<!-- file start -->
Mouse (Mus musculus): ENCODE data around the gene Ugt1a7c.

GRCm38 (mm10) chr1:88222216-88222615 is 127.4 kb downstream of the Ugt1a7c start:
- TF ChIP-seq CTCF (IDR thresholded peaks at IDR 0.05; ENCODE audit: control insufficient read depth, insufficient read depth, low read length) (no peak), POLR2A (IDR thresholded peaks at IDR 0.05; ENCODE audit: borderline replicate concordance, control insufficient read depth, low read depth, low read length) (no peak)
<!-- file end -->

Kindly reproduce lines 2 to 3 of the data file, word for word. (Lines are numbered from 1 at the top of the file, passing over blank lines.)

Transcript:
GRCm38 (mm10) chr1:88222216-88222615 is 127.4 kb downstream of the Ugt1a7c start:
- TF ChIP-seq CTCF (IDR thresholded peaks at IDR 0.05; ENCODE audit: control insufficient read depth, insufficient read depth, low read length) (no peak), POLR2A (IDR thresholded peaks at IDR 0.05; ENCODE audit: borderline replicate concordance, control insufficient read depth, low read depth, low read length) (no peak)